- Tomatoes: The tomatoes can be pre roasted and stored in an airtight container in the fridge for up to one day ahead - I like to pat them dry a little before adding them to crust to ensure juices have not accumulated. The fresh tomatoes I prefer to salt and drain while I’m prepping the pie dough the day of.
- Filling: The bacon shallots and onion can be cooked and stored in an airtight container up to 1-2 days ahead. They can be mixed in with the mayo and rest of the creamy filling ingredients and that whole mixture can be made and stored out to a day in advance stored in an airtight container in the fridge.
More Tomato Recipes You Will Love:
1 pie crust (recipe below)
- 2¾-3 lb. medium tomatoes (heirloom tomatoes, Roma tomatoes, fresh garden tomatoes)
- 1 teaspoon kosher salt or sea salt
- 6 slices Bacon chopped
- 2 Garlic Cloves peeled and minced, or 1 teaspoon garlic powder
- 1 shallot or small red onion, peeled and minced
- ½ cup real mayonnaise (or mayo of choice - I like using the olive oil one)
- 1 tablespoon Dijon mustard
- 1 large egg, plus 1 egg yolk
- 2 teaspoons hot sauce (optional)
- 8 ounces shredded sharp cheddar cheese (approx 2¼ cups)
- ¼ cup Parmesan cheese (or mozzarella cheese)
- ¼ cup chopped fresh basil (or your fav blend of herbs parsley and dill are lovely too)
- ¼ teaspoon ground black pepper
- 1½ tablespoon plain yellow cornmeal for dusting
- Fresh basil leaves or fresh herbs of choice (such as dill, parsley or chives), for garnish and serving
For pie crust
- 1¼ cups (160g) all-purpose flour, plus extra for rolling
- ½ teaspoon salt
- ½ teaspoon sugar
- 8 tablespoons (1 stick, 112g) chilled unsalted butter, cut into ½-inch cubes
- 3 to 4 tablespoons ice cold water
Make pie crust:
- Place the flour, salt, and sugar into a food processor and pulse until well combined. Add half butter cubes and pulse 8 times. Then add the other half of the butter cubes and pulse 6 more times until mixture that resembles a coarse meal, with many butter pieces the size of peas.
- Add ice cold water and pulse several times until the mixture just barely begins to clump together. If you pinch some of the crumbly dough and it holds together, it’s ready, if not, add a little more water and pulse again.
- Empty onto clean lightly floured surface and knead a few times for dough to form.
- Form dough into a disk, wrap with plastic wrap and chill In the refrigerate at least 1 hour. (At this point you can freeze the dough disk for a month until ready to use. Defrost overnight in the refrigerator before proceeding.)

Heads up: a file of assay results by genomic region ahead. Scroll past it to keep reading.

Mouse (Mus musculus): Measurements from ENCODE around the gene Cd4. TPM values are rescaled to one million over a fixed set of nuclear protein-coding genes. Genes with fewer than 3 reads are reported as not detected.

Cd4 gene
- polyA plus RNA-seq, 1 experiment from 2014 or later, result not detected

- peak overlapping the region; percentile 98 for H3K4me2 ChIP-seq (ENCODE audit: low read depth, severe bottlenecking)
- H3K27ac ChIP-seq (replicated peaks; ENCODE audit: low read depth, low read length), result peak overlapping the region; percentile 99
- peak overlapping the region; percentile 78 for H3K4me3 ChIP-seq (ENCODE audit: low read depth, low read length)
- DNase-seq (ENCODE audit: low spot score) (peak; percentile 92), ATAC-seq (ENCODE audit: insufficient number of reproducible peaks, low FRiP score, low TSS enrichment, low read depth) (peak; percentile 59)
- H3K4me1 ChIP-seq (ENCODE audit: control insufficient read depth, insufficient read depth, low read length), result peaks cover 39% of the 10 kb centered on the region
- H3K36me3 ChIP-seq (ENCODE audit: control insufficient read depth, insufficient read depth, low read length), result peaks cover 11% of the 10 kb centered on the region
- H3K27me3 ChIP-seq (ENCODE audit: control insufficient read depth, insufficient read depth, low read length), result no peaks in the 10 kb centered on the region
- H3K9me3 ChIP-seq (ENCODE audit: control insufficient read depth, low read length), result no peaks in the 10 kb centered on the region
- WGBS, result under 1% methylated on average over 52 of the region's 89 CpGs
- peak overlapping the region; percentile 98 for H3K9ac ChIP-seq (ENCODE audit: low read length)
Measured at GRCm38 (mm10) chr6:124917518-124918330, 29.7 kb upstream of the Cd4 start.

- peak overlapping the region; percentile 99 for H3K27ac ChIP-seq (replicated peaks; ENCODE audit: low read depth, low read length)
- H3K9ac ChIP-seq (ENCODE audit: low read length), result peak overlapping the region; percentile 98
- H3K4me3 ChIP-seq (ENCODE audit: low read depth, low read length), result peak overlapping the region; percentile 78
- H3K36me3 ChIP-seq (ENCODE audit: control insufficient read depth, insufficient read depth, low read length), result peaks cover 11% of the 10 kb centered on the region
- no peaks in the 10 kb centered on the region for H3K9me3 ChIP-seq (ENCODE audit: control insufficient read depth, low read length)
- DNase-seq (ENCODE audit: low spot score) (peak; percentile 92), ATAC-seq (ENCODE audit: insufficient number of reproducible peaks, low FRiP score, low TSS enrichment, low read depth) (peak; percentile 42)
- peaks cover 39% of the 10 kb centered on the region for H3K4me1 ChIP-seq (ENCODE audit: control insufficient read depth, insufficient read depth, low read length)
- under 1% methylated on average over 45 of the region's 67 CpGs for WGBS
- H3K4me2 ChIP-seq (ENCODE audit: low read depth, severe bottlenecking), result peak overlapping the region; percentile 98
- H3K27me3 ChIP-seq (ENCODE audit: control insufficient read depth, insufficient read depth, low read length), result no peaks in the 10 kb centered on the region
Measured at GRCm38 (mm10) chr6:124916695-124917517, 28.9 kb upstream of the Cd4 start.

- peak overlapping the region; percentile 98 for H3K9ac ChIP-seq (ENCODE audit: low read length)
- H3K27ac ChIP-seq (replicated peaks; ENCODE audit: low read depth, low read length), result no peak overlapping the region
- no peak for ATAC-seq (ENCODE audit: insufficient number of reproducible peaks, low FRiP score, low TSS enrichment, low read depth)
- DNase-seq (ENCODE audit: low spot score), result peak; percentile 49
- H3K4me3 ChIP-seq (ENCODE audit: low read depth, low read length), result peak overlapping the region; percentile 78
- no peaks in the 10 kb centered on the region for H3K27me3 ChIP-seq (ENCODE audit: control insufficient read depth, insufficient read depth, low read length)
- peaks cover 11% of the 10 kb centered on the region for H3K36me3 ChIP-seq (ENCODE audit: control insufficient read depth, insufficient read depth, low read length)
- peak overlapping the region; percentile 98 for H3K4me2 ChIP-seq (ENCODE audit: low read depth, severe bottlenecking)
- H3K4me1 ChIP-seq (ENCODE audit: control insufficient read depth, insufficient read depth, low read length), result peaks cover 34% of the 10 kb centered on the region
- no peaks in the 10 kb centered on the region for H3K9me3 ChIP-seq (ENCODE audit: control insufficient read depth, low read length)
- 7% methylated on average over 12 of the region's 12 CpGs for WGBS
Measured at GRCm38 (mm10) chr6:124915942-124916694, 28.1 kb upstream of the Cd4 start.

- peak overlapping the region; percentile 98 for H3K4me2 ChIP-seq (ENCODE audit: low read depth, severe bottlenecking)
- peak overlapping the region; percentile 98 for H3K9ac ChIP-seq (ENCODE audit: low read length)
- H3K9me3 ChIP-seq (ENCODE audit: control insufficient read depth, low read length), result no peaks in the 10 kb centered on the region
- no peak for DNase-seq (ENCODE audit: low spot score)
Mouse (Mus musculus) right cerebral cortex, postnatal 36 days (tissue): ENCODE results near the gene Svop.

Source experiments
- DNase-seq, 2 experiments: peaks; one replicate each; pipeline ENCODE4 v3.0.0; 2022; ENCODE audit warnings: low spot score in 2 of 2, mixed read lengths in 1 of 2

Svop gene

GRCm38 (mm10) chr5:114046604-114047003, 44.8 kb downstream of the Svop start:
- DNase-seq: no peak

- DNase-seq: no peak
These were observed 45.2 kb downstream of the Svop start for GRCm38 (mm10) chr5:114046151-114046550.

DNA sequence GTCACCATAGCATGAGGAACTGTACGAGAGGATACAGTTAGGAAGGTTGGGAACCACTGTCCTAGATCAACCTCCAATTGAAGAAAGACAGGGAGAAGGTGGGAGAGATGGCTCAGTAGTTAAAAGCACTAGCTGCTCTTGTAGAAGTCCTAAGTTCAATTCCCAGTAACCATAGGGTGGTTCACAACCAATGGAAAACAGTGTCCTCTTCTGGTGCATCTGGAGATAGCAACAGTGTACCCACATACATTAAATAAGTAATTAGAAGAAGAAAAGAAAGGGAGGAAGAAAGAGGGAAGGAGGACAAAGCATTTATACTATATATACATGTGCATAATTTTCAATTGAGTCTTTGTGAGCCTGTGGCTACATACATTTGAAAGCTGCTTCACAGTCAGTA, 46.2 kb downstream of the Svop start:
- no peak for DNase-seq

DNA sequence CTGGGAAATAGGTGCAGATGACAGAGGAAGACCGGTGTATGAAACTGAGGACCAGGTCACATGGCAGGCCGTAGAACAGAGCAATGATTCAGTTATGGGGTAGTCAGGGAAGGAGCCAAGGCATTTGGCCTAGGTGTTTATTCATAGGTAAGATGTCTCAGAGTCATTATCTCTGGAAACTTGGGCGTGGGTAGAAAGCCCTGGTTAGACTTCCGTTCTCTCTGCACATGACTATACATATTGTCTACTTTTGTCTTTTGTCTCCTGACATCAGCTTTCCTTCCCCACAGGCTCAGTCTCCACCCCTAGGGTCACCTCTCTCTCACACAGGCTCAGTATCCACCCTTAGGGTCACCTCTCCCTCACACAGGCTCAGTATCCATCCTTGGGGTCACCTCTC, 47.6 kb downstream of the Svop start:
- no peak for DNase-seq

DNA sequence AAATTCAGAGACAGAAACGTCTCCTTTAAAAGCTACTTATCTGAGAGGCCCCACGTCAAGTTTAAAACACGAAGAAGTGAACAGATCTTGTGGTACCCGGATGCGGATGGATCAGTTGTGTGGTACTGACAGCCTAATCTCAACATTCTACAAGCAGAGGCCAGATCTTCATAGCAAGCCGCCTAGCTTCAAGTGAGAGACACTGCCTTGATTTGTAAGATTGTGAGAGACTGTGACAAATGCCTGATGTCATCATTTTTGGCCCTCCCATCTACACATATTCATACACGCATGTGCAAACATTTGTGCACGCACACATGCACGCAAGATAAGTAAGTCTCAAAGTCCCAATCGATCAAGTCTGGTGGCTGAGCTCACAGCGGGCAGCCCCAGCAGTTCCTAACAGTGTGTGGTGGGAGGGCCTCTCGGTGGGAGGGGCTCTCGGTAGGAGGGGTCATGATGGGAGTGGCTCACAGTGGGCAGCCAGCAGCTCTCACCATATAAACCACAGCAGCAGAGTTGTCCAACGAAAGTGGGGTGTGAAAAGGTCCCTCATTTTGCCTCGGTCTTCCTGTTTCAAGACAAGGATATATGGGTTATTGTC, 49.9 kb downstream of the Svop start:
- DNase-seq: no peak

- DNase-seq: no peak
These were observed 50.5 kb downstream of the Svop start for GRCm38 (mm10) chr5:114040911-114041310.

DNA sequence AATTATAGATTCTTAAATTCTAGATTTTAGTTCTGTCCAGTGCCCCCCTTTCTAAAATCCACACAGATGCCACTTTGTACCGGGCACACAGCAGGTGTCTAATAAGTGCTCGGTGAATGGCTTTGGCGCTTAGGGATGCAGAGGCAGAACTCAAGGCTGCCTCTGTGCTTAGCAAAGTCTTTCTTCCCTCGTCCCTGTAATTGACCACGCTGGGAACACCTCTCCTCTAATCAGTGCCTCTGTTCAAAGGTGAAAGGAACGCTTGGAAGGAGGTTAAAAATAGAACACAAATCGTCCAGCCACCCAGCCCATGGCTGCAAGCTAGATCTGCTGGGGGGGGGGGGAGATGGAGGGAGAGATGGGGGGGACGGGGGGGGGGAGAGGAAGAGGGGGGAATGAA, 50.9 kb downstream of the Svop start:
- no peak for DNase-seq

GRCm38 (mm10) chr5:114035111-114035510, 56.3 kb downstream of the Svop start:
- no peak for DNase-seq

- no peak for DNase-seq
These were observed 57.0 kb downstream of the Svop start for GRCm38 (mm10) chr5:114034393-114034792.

- Roll pie dough: into a 10-12 -inch circle on a lightly floured surface or parchment paper. Transfer the crust to a 9-inch pie pan (regular not deep dish). Trim the edges so the crust hangs over the pie pan by ½-inch.
- Tuck the edges of the crust under to be even with edge of the pie pan and shape edges the way you like either with rippled edges or press all around with the tines of a fork.
- Sprinkle with corn meal and grated Parmesan cheese. Cover with plastic wrap and place the crust in the refrigerator or freezer while you prep the rest of the ingredients.
- Meanwhile, slice the tomatoes crosswise into ¼-½ inch thick slices.
- Place about 7 or 8 slices enough to cover top of pie on a baking sheet lined with paper towels, and sprinkle with ¼ teaspoon of the salt. Cover with additional paper towels, and reserve. Using your fingers, press to squeeze out excess juice and release most of the tomato seeds. Let drain for 30 minutes, then pat dry.
- Preheat oven to 400°F. Arrange REMAINING tomatoes in a single layer on a lightly greased wire rack set on a large baking sheet. Sprinkle with ½ teaspoon of the salt. Bake in preheated oven until wilted and slightly dried out, 20-30 minutes. Allow to cool. (This step could easily be done ahead)
- Cook bacon in a skillet over medium-high until fat is beginning to render, 4 to 5 minutes.
- Add chopped shallots, and cook until bacon is crisp and shallots are caramelized, 6 to 7 more minutes. Stir in garlic; cook until fragrant, about 1 minute.
- Using a slotted spoon, transfer bacon mixture to a plate lined with paper towels to drain. Cool. (This step could easily be made ahead)
- While the tomatoes are draining, in a medium bowl, whisk together the mayonnaise, egg, egg yolk, Dijon mustard and hot sauce (if using).
- Stir in the cheddar cheese, Dijon, scallions, basil and black pepper. Fold in bacon mixture.
Assemble & Bake:
- Preheat the oven to 425°F. Gently spread a third of cheese mixture onto cooled crust; layer with half of the roasted tomato slices in slightly overlapping pattern. Spread another third of cheese mixture on top of tomato slices. Repeat with remaining roasted tomato slices and cheese mixture. Top with reserved sliced fresh tomatoes, pressing filling gently into crust. Bake for 20 minutes At 425°F.
- Remove the pie from the oven and wrap just the edges of the crust with foil or use a pie guard. REDUCE the oven TEMPERATURE to 375˚F and bake until the cheese mixture is puffed and golden brown and the center is no longer wobbly, 30 minutes more. Let cool for 30 min - 1½ hours.
- Top with additional chopped fresh herbs, if desired, then slice and serve.